To some extent, the focus of this community on the supply side of open government data and service delivery makes perfect sense. It’s much easier to show the impact of a tool in terms of how many people used it than to show how open data has made citizens’ lives better and transformed government in the long term — and demonstrating value is something that both civil society organizations and governments are under constant pressure to do. Unfortunately, though, the impact of this work will not suddenly become visible overnight, especially given the problems we are trying to solve. At the core of it, we’re trying to use data to solve an age-old problem: How can government serve its citizen better? If this question could be solved with a solution as simple as releasing more government information, it would have been done years ago.
Here at Sunlight, we are truly invested in advancing these larger issues. Although we are very much aware that none of us have all the answers, and believe that our strategy should continue to shift with whatever inevitable challenges may lie ahead, we are working to address some of these intermediary challenges in a few different ways:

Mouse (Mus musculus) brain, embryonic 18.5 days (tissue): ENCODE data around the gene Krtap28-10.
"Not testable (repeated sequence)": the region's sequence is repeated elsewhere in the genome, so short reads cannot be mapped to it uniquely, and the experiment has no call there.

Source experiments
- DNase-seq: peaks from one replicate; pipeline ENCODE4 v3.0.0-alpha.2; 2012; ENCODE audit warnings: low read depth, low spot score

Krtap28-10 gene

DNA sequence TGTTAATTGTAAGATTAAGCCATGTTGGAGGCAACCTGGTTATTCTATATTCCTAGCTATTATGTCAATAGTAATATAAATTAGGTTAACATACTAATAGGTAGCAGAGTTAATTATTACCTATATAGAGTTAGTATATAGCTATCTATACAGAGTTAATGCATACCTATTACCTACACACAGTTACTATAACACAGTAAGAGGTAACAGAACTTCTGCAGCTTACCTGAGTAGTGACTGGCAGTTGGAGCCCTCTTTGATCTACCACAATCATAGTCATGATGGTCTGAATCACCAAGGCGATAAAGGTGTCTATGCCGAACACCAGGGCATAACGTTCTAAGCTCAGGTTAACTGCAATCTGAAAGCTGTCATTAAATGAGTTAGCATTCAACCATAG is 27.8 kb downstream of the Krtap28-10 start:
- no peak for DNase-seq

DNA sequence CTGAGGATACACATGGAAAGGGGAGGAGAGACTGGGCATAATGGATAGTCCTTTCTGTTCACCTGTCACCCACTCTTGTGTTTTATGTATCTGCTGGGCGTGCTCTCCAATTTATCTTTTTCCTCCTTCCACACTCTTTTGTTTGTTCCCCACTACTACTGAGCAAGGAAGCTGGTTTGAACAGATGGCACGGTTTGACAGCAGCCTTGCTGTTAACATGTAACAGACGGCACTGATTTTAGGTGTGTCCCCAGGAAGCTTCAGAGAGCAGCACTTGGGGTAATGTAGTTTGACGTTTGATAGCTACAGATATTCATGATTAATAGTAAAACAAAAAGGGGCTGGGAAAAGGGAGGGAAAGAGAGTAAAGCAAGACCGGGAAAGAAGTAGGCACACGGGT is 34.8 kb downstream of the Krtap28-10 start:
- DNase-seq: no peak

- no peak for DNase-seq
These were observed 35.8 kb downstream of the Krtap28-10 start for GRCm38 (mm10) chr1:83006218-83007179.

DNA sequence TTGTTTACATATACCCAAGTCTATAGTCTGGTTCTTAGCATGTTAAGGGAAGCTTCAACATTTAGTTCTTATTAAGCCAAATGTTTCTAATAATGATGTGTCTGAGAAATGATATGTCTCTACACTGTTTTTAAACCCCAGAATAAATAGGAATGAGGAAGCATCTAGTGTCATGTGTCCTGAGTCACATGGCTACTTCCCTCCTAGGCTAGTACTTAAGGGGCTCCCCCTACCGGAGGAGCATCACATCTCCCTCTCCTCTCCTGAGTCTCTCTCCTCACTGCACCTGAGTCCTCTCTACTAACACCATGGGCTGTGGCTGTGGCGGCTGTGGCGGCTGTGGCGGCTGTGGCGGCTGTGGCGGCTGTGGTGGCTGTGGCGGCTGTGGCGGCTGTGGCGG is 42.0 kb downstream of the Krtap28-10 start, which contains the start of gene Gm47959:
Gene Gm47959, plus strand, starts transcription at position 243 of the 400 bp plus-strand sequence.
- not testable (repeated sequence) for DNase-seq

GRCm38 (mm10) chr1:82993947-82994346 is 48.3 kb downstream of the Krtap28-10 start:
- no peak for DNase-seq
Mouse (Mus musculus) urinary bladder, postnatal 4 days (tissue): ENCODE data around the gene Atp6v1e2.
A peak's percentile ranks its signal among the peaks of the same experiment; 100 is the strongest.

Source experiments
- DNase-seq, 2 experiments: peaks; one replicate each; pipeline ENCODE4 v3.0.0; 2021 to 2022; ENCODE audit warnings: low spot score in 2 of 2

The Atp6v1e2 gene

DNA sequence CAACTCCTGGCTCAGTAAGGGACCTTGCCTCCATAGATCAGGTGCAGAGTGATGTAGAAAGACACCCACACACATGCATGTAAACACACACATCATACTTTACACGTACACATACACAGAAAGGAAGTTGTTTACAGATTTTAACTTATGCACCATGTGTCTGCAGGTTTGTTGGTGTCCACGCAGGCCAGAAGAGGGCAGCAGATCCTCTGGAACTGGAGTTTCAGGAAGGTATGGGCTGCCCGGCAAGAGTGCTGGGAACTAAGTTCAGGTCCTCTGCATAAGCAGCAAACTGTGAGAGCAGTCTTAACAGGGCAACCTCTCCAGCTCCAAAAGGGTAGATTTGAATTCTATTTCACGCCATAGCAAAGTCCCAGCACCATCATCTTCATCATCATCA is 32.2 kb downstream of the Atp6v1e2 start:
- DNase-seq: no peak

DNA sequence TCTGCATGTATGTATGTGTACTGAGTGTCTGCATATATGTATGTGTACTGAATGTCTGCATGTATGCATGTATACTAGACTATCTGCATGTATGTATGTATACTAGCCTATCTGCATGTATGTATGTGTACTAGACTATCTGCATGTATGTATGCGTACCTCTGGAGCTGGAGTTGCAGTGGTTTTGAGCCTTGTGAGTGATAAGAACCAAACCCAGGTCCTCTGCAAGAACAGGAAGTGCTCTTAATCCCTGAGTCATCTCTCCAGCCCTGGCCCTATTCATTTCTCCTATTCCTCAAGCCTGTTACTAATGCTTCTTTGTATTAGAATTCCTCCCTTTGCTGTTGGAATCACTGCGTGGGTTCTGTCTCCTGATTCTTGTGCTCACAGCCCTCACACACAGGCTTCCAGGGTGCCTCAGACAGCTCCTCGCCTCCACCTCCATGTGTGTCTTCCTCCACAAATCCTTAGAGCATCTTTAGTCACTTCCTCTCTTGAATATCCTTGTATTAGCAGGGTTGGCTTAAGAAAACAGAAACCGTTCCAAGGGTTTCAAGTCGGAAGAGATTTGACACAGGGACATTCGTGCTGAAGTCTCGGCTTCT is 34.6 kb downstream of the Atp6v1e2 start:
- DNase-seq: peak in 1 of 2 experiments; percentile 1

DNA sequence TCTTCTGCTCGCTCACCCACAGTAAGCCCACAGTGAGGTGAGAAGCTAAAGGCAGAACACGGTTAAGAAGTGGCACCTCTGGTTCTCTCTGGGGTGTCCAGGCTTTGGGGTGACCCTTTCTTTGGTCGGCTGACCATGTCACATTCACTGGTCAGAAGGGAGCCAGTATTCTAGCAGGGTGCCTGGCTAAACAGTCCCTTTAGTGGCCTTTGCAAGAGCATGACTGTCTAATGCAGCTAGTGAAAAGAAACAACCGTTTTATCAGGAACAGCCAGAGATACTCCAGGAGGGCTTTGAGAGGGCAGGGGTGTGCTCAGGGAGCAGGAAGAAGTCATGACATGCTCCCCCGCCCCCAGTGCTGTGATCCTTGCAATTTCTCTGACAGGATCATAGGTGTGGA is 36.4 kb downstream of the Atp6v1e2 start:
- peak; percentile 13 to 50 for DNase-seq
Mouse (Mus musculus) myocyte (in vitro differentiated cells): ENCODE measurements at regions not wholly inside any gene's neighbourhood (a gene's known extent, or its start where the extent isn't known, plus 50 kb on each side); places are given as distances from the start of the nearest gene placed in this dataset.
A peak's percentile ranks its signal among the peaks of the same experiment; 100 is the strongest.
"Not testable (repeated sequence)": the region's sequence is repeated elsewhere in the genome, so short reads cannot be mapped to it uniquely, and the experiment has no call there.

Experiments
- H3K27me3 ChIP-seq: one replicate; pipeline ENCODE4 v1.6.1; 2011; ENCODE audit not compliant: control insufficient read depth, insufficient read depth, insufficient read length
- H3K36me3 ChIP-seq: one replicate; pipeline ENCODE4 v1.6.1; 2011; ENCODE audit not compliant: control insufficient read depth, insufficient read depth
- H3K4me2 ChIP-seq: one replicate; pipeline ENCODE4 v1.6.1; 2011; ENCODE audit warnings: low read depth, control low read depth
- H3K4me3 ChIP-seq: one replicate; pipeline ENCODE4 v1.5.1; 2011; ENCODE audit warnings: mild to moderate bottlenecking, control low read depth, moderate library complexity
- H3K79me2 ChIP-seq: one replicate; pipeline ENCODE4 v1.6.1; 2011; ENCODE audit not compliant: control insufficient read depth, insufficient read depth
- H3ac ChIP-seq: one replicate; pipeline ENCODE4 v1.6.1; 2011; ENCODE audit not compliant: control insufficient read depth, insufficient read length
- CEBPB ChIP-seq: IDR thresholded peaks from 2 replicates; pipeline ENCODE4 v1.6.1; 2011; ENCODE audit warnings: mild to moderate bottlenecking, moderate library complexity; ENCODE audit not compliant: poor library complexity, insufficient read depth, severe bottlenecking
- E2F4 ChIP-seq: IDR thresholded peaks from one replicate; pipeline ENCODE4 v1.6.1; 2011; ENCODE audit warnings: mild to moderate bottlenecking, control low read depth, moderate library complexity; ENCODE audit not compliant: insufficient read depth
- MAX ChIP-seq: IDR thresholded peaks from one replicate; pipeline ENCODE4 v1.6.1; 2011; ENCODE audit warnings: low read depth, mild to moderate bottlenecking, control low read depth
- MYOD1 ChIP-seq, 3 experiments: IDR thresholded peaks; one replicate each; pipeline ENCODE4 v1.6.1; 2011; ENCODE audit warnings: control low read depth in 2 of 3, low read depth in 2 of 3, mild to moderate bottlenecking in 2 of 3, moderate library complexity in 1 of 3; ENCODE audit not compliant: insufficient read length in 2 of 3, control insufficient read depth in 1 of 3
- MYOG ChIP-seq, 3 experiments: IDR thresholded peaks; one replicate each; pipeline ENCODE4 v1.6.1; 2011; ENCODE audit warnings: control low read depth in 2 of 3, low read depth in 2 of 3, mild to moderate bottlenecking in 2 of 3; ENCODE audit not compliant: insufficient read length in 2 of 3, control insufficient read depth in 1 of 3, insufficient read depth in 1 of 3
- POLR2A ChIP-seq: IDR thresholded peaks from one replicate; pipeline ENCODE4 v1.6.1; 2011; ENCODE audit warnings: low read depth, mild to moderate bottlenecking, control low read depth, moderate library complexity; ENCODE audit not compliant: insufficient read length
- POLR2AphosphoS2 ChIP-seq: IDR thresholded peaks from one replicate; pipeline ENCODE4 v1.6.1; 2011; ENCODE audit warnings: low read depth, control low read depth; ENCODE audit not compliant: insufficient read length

- Defining the impact of open data. Open government projects tend to operate in an environment where the contribution of other stakeholders and initiatives is essential to achieving sustainable change, making it even more difficult to show the causality between a project’s activities and the impact we strive to achieve. A month ago, Sunlight published a research study using a methodological framework (the outcome mapping approach) to unpack theories of change and to assess the outcomes of open data and digital transparency initiatives within complex ecosystems. We presented the findings of our research at the IODC Research Symposium and several other panels last week, and would love to hear more from the community to find the missing link between our work and long-term social change.
- Fostering diverse networks. Sunlight is the co-founder of OpeningParliament and Money, Politics and Transparency (MPT), two networks designed to bring consensus-driven policy advocates and civic technologists to the same table to make parliaments and political financing more open, accountable and participatory. At IODC, we brought these two initiatives together during a pre-conference event to discuss ethics and standards for parliamentarians. During this workshop, we received some valuable feedback on the Declaration on the Openness of Political Finance, a community document that we hope will bridge the gap between these two groups to increase political finance transparency and demand a more open political system. The MPT partners also held a joint-panel to discuss new research on global political finance practices conducted by Global Integrity and the cultivation of a network dedicated to reforming political finance. We would welcome your feedback in the building of these international norms. Please contact us at firstname.lastname@example.org for more information on the document or the MPT project.